Federalism and Rights Deliberation

46 Pages Posted: 6 Jul 2014 Last revised: 2 Mar 2015

See all articles by Scott Stephenson

Scott Stephenson

University of Melbourne - Law School

Date Written: July 4, 2014

Abstract

The relationship between federalism and rights is an understudied aspect of Australia’s constitutional system. It is rarely analysed in detail because the premise of most theories, which are drawn from the United States, is that federalism alters substantive outcomes on rights. These theories do not connect to Australia’s constitutional experience because the country’s federal system produces a large degree of policy uniformity.

In this paper, I argue that Australia’s federal system has a substantial impact on legislative deliberations of rights issues. Even when policy uniformity results, federalism introduces additional actors and alternative viewpoints into the lawmaking process, altering patterns of discourse. I employ three case studies — counter-terrorism, same-sex marriage and organised crime — to highlight and analyse the connections between federalism and rights deliberation. This understanding of the relationship has implications for the place of federalism in Australia’s constitutional system, which is often undervalued, and the country’s approach to rights protection, which relies extensively on a deliberative process that is attune to rights issues.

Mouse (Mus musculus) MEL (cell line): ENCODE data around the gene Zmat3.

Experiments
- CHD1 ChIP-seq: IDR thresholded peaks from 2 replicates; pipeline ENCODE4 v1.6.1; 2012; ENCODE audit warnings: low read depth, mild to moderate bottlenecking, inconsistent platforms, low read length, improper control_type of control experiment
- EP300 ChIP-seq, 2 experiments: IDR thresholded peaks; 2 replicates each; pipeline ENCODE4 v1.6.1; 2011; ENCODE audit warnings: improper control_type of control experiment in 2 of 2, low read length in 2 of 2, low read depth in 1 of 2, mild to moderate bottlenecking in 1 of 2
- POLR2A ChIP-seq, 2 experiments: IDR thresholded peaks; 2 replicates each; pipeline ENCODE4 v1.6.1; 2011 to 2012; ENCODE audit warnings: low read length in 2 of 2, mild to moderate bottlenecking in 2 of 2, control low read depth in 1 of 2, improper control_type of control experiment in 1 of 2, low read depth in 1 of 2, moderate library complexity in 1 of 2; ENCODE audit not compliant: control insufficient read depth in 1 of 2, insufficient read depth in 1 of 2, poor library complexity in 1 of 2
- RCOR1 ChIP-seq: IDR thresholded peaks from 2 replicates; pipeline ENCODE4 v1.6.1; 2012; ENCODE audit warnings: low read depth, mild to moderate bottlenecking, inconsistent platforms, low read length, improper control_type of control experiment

Keywords: Federalism, Rights, Australia, Deliberation, Constitutional Law

JEL Classification: K00

Suggested Citation

Stephenson, Scott, Federalism and Rights Deliberation (July 4, 2014). (2014) 38 Melbourne University Law Review 709, Available at SSRN: https://ssrn.com/abstract=2462579

Scott Stephenson (Contact Author)

University of Melbourne - Law School ( email )

University Square
185 Pelham Street, Carlton
Victoria, Victoria 3010
Australia

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